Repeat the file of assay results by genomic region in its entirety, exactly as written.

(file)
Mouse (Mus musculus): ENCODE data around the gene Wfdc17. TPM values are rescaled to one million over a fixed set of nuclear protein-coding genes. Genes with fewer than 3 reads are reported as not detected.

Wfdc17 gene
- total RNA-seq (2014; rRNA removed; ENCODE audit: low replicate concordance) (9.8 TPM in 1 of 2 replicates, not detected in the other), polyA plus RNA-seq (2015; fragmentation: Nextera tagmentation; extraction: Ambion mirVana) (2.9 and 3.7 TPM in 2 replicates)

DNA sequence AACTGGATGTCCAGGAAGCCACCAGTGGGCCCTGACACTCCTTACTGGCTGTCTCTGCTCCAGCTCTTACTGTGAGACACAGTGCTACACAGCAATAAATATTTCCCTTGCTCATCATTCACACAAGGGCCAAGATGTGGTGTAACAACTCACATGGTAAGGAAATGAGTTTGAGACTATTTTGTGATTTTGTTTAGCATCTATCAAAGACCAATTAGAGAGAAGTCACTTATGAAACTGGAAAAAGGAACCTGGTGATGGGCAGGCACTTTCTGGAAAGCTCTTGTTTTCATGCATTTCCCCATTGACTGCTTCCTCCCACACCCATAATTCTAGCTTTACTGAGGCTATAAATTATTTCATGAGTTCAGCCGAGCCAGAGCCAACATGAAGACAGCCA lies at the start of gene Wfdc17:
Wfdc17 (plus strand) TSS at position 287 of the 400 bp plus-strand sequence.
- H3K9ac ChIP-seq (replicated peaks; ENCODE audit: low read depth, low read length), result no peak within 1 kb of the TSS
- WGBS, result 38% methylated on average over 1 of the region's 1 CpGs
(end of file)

Mouse (Mus musculus): ENCODE data around the gene Wfdc17. TPM values are rescaled to one million over a fixed set of nuclear protein-coding genes. Genes with fewer than 3 reads are reported as not detected.

Wfdc17 gene
- total RNA-seq (2014; rRNA removed; ENCODE audit: low replicate concordance) (9.8 TPM in 1 of 2 replicates, not detected in the other), polyA plus RNA-seq (2015; fragmentation: Nextera tagmentation; extraction: Ambion mirVana) (2.9 and 3.7 TPM in 2 replicates)

DNA sequence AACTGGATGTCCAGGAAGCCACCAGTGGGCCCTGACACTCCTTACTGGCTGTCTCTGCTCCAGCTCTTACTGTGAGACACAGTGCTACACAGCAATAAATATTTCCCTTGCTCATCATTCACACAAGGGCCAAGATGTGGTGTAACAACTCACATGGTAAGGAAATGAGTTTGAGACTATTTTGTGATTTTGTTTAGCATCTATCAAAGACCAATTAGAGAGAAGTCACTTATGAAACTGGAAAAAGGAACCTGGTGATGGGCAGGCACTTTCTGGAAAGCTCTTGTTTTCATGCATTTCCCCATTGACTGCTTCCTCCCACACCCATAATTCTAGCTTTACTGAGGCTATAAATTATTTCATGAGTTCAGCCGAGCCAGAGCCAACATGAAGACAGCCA lies at the start of gene Wfdc17:
Wfdc17 (plus strand) TSS at position 287 of the 400 bp plus-strand sequence.
- H3K9ac ChIP-seq (replicated peaks; ENCODE audit: low read depth, low read length), result no peak within 1 kb of the TSS
- WGBS, result 38% methylated on average over 1 of the region's 1 CpGs